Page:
The other thing about Fable is that it’s actually pretty easy. I’m probably a little more than halfway through the game but my dude is pretty goddamned powerful; the first house I bought has a Health Regeneration perk which is pretty friggin’ handy, and I’ve got a very robust supply of potions and healthy foods of which to partake in. I’ve only been knocked out once, and that was during the 2nd boss battle, and the equipment I had been given during that sequence was much worse than what I’d already been working with in before that. With the right augments, I’ve been able to generate extra XP with every kill, and I’m pretty close to being fully maxed out in almost everything. I’m pretty sure I’ve already gotten the most powerful weapons in the game, too, which is maybe a little disappointing but not that much of a big deal; killing dudes is killing dudes, and I’ve got no problem killing dudes quickly. I’ve got a nice little thing going right now; I’ll launch a level 5 Shock which renders everybody totally frozen and fucked up and then I’ll quickly finish them off with my Master Cleaver. Again: simple, but effective, and scooping up XP orbs is always satisfying.

And after getting to a logical stopping point, I put in my neglected copy of Saints Row 2. (BTW – I am utterly unable to type Saints Row correctly; it always comes out as Saints Roy, which makes no sense.) Man, that game is FUN. It’s the anti-GTA4; GTA4 was serious and moody and dark and awesome, and SR2 is totally fucking insane. (It’s also VERY stingy with Achievements, but it’s a credit to how much fun that game is that I’m still playing it and not really caring that much; I’ve been playing for almost 8 hours and I’ve only got 5 points to show for it.) And I maintain that for all its faults, it still does certain things better than GTA does, the most important being not having a death penalty. If you die during a mission, you can immediately restart it – sometimes with a checkpoint – and you don’t lose any money or ammo. WHICH IS HUGE, because you’ll die a lot. I was hoping to finish up the Ronin storyline last night, and near the end of the story arc, there’s a firefight that is absolutely insane; hundreds of Ronin are flying in from all over the place, and I’m totally outgunned, and for a while I was getting killed before I even knew what was happening. But being able to immediately retry it again was 1000 times more satisfying than waking up near a hospital, losing money and guns, and having to get back to the mission starting point.

It has its problems, though, and the biggest one is that there are almost no parked cars anywhere, which SUCKS. When you finish a mission, you re-enter the game world where the mission stopped and you are almost always without a vehicle, and the game usually takes about 10-20 seconds before it starts generating jackable vehicles; moreover, your default running speed is SLOW and your turbo running speed only lasts for about 10 seconds, so getting around on foot is a PAIN in the ASS.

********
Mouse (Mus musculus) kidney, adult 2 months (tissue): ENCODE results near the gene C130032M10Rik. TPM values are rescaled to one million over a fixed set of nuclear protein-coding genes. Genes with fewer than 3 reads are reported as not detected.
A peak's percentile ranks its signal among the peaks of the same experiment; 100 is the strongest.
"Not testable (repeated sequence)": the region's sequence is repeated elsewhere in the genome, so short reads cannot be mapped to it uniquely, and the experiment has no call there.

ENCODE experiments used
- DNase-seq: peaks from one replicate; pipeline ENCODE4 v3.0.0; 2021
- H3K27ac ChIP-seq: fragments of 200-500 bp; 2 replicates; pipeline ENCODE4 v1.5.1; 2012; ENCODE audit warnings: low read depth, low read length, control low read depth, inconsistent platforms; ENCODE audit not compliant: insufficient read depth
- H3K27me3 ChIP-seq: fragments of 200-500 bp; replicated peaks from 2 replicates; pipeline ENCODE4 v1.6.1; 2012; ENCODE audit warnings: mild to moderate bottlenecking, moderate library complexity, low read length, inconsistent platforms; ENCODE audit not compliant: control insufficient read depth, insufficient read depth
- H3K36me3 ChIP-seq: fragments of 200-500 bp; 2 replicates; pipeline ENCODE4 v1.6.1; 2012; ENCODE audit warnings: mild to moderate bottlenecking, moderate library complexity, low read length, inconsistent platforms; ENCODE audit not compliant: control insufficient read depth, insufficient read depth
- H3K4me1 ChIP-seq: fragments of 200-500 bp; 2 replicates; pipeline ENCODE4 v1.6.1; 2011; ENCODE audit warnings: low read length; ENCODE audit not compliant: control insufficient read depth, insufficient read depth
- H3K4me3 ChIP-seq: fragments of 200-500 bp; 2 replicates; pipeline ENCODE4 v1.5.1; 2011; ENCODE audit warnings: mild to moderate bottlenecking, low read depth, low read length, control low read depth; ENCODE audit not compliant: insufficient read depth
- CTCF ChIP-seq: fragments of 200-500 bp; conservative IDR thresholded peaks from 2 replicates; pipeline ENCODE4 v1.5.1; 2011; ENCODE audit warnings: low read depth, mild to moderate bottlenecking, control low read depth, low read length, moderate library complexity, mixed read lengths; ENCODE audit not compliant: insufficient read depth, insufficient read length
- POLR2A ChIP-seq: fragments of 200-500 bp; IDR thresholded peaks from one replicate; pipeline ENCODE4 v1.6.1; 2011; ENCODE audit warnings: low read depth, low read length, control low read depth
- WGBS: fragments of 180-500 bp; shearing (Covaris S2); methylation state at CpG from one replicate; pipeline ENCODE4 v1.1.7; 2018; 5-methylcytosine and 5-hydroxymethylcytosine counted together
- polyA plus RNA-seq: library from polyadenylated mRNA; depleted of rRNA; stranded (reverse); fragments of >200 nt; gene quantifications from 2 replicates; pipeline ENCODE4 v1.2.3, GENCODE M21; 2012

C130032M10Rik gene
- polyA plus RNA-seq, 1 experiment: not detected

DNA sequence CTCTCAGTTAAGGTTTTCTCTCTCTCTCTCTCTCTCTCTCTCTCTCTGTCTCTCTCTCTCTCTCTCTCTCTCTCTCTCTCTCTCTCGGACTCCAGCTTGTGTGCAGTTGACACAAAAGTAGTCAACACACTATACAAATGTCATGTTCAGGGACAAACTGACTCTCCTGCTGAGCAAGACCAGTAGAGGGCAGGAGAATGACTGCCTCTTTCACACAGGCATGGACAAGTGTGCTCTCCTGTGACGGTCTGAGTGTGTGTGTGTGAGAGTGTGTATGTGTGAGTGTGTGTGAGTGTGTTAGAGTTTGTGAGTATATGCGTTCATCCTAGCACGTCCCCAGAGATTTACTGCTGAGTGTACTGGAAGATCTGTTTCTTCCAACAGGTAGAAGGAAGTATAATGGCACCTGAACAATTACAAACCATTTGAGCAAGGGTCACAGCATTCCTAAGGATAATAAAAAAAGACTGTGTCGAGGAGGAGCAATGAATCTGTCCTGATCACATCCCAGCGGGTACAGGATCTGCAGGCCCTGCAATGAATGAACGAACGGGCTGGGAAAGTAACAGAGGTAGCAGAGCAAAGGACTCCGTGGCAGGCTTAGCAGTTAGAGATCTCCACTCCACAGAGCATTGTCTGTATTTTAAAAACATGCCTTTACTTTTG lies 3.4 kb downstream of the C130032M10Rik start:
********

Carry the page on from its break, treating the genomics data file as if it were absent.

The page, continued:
But if you can get past that, and the fact that it doesn’t really look that great, it’s one hell of a fun time.

>Fable 2 / Saints Row 2 / A brief meditation on Tim Schaffer

>If I were forced by some unseen, uncaring editorial hand to describe my initial impressions of Fable 2 in only one word, I think that word would be: sluggish. But I would also have to then try to say that it feels a bit unfinished, specifically in terms of the audio, which constantly feels like it’s going in and out and is either too quiet or is flailing about trying to catch up to the on-screen action. And I’d be remiss if I didn’t mention that the graphics aren’t really that impressive; the art direction is superb, as always, but it doesn’t necessarily feel all that removed from last-gen’s Fable I. And yet, here’s the thing; I ended up playing it until WAY past my bedtime last night, and I had non-stop Fable-y dreams right up until my alarm clock went off this morning.

But back to the sluggish thing. This is kind of a big deal, and it may end up being a deal-breaker if the game’s story doesn’t end up being all that interesting. Your hero character’s default walking speed is just a bit too slow, which means you have to press A to run everywhere, which feels unnecessary and cumbersome. Engaging in dialogues with NPCs is tricky, too – it takes the game a while to catch up to what’s happening on screen. The dynamic “objective trail” is especially laggy at random intervals, which means it’s distracting instead of helpful.

And yet, as I said above: I was still strangely captivated by it all, and I’m eager to get back into it. I’m playing as a good guy (as I pretty much always do during my first go-round in one of these morality-based RPGs), and I’m sure I’ll want to play it again as a bastard when I’m done.

Just the other day, I was reading this Kotaku thing where Peter Molyneux compared Fable 2 to Oblivion:

Well, Oblivion was a fantastic achievement. But for me, that was a true ‘blood and guts’ RPG. There was an initial dungeon that you went through that was fantastic — but then you came out into that open world, and I just thought: “What the hell do you do now? Where do you go? Who am I? What do I stand for? Who am I against?” And there was this huge, vast rolling story. And to finish Oblivion would take sixty or seventy hours.